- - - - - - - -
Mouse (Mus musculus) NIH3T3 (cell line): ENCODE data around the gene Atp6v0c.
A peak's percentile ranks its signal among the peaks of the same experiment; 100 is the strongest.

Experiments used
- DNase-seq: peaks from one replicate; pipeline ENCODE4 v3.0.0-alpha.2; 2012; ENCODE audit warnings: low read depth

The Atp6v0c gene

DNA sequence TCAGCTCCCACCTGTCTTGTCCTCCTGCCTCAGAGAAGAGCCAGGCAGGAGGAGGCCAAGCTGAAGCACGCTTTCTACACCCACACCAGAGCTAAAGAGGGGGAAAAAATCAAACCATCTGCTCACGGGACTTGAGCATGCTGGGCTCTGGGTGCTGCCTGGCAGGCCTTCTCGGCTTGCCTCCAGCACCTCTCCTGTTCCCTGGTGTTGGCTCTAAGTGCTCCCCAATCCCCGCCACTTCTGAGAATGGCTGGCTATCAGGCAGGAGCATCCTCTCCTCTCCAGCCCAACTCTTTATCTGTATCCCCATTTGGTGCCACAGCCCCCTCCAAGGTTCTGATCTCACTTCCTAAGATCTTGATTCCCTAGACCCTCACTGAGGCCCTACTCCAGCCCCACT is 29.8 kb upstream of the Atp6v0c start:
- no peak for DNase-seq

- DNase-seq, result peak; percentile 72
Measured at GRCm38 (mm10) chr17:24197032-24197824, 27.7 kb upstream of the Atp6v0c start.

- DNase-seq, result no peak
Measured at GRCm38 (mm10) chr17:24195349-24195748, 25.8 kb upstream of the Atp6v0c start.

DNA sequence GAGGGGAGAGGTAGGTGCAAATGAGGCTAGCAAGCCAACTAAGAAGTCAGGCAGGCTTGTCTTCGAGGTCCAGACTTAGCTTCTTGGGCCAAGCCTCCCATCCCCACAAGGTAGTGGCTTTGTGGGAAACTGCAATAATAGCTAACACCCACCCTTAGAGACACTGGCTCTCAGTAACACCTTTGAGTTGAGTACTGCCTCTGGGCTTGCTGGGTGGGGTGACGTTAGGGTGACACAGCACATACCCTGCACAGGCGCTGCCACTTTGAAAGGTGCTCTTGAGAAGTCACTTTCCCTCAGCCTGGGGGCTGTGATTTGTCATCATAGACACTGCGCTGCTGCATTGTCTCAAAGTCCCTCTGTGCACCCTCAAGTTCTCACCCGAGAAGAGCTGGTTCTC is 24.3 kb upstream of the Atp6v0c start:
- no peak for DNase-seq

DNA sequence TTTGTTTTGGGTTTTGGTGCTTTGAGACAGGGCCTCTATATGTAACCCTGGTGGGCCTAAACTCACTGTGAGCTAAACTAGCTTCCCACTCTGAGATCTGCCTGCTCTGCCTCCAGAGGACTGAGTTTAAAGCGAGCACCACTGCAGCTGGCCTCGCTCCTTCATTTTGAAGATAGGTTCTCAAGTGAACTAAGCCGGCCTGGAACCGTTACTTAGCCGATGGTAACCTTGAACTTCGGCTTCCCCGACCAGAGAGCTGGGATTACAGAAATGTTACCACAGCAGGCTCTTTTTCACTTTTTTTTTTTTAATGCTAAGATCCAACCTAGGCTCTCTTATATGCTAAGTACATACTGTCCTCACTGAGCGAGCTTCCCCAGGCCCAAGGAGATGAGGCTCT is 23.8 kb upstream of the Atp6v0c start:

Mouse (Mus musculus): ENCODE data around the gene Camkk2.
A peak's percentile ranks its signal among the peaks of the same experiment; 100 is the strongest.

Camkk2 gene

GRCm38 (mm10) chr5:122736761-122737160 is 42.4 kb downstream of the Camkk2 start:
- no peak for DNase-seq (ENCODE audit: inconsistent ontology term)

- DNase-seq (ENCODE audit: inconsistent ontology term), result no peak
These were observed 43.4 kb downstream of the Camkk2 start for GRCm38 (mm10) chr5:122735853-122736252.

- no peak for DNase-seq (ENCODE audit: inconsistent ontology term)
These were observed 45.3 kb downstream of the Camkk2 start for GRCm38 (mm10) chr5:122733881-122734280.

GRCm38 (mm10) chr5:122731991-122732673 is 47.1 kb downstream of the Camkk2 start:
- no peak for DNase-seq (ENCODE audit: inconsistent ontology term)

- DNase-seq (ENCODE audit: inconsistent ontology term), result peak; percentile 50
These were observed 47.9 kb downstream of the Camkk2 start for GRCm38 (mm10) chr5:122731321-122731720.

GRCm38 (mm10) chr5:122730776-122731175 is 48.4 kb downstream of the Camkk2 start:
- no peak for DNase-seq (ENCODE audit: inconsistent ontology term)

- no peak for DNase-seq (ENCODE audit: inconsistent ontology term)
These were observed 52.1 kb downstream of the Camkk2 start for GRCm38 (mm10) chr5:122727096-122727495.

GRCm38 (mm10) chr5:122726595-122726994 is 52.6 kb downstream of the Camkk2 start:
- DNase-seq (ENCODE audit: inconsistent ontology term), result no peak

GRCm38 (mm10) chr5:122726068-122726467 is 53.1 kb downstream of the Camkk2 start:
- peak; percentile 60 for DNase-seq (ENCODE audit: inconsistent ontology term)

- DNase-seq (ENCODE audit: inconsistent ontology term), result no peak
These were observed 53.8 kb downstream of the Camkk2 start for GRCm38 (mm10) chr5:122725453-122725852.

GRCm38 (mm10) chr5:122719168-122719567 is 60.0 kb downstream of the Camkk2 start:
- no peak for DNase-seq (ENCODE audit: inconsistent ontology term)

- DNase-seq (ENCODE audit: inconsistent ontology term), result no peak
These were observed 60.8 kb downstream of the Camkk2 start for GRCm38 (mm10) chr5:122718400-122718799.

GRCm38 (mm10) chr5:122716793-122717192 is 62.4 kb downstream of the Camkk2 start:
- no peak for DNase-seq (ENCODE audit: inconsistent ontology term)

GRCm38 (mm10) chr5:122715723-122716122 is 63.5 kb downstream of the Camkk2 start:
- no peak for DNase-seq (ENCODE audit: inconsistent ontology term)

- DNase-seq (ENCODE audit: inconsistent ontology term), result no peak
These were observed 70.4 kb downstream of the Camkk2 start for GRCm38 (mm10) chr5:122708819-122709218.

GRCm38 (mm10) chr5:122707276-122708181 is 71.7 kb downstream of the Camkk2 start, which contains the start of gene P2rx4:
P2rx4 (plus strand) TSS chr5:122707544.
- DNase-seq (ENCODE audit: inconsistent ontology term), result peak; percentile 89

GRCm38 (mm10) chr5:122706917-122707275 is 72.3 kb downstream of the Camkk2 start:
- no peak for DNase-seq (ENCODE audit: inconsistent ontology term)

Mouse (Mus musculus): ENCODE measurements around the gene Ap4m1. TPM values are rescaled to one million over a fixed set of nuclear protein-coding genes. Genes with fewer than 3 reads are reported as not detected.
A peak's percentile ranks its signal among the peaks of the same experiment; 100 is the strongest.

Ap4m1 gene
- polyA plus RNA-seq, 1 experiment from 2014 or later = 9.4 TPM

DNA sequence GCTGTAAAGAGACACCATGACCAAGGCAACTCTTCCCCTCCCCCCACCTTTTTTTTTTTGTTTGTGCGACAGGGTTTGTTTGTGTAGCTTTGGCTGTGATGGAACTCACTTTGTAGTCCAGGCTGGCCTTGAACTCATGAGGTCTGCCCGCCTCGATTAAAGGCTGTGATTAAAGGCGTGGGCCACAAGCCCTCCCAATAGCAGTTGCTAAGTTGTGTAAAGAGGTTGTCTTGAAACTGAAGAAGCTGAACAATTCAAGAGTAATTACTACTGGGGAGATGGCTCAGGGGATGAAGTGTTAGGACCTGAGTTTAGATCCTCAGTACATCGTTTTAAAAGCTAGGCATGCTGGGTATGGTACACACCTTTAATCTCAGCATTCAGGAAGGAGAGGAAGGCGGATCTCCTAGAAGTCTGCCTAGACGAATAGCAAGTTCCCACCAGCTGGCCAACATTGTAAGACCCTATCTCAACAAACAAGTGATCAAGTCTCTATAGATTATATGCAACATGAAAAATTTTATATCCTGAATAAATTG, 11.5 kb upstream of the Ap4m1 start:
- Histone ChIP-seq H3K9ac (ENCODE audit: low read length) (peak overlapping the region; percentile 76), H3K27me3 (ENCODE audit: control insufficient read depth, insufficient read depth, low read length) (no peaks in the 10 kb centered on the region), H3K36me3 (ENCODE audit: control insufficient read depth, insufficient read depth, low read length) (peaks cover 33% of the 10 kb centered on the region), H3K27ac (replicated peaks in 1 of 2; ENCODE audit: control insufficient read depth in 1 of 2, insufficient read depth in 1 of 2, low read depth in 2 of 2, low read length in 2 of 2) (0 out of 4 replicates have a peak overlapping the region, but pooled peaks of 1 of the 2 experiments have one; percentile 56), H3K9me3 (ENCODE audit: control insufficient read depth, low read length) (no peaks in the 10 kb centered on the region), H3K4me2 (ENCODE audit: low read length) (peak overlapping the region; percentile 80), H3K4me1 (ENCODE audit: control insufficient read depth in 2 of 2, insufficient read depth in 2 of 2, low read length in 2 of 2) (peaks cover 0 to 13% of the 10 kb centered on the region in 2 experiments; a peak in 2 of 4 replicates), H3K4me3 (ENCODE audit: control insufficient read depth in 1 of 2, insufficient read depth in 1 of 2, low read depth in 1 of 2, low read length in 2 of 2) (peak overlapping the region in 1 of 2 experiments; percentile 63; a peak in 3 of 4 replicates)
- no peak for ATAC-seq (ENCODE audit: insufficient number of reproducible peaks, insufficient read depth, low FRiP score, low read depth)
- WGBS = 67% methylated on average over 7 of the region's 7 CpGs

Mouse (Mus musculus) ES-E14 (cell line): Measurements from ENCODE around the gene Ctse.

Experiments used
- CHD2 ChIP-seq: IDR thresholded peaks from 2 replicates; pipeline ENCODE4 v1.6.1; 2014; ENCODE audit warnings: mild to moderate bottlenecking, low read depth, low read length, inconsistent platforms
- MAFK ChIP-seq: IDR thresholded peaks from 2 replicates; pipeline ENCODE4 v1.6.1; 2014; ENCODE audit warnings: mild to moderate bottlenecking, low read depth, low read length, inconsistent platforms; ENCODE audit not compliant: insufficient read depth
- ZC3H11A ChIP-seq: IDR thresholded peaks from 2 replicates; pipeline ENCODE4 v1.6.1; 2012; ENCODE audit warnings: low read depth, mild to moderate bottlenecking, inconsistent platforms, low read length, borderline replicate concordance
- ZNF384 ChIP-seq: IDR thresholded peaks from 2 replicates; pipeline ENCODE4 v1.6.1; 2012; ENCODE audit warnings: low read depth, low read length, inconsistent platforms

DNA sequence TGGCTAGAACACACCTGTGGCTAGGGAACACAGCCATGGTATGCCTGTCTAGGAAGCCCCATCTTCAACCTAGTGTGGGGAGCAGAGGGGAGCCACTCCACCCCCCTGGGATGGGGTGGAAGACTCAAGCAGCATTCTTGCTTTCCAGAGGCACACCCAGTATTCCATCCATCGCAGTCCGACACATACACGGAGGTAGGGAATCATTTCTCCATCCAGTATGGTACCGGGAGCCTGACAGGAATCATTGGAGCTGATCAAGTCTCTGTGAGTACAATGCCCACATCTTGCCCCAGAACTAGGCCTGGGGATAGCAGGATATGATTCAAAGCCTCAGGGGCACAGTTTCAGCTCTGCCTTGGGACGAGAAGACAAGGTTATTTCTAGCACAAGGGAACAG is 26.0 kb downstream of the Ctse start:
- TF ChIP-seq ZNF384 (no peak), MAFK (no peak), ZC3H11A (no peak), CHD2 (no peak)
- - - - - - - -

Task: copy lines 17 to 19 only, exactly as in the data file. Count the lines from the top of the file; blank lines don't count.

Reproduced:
Camkk2 gene

GRCm38 (mm10) chr5:122736761-122737160 is 42.4 kb downstream of the Camkk2 start:
- no peak for DNase-seq (ENCODE audit: inconsistent ontology term)